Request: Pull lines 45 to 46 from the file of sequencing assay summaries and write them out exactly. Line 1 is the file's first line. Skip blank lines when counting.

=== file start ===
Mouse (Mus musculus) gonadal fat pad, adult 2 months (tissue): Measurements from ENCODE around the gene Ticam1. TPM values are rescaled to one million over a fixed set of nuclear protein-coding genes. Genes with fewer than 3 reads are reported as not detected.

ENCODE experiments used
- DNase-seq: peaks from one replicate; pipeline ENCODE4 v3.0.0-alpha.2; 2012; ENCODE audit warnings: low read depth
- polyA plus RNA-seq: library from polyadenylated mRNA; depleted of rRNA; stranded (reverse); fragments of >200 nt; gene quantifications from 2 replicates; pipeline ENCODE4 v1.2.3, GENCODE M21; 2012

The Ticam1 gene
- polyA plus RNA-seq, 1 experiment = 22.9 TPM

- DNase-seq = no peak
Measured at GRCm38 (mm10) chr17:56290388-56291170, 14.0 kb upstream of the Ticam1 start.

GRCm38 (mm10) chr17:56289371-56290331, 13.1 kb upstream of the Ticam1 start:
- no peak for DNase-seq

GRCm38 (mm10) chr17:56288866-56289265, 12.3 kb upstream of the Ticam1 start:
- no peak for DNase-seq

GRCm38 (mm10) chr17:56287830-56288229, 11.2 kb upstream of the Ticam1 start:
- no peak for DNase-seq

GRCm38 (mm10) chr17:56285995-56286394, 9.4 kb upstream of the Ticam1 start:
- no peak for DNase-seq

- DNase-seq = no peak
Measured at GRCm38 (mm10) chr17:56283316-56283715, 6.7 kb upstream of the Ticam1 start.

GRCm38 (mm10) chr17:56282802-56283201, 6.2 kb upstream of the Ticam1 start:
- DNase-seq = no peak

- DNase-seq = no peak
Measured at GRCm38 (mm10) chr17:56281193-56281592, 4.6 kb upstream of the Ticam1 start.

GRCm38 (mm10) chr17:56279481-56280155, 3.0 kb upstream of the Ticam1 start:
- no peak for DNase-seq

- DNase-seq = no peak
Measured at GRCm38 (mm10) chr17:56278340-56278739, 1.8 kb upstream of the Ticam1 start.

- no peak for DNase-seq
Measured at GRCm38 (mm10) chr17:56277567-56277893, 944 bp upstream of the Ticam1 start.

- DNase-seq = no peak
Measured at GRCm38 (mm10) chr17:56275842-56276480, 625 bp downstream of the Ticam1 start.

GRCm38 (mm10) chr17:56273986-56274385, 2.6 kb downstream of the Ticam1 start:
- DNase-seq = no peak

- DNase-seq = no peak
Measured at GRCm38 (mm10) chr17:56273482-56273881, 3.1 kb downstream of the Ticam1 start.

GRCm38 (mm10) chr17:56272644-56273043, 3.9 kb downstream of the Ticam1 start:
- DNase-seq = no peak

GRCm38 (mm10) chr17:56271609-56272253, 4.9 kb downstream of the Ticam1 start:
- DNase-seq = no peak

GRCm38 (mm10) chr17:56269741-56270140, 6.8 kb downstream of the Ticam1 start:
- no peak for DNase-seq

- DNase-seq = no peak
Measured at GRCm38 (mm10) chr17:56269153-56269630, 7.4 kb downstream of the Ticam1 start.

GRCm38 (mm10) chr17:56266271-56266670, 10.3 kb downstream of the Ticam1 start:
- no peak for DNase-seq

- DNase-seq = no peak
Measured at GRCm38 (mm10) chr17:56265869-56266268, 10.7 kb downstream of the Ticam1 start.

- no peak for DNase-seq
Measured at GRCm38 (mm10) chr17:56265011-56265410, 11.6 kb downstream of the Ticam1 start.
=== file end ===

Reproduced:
- DNase-seq = no peak
Measured at GRCm38 (mm10) chr17:56265869-56266268, 10.7 kb downstream of the Ticam1 start.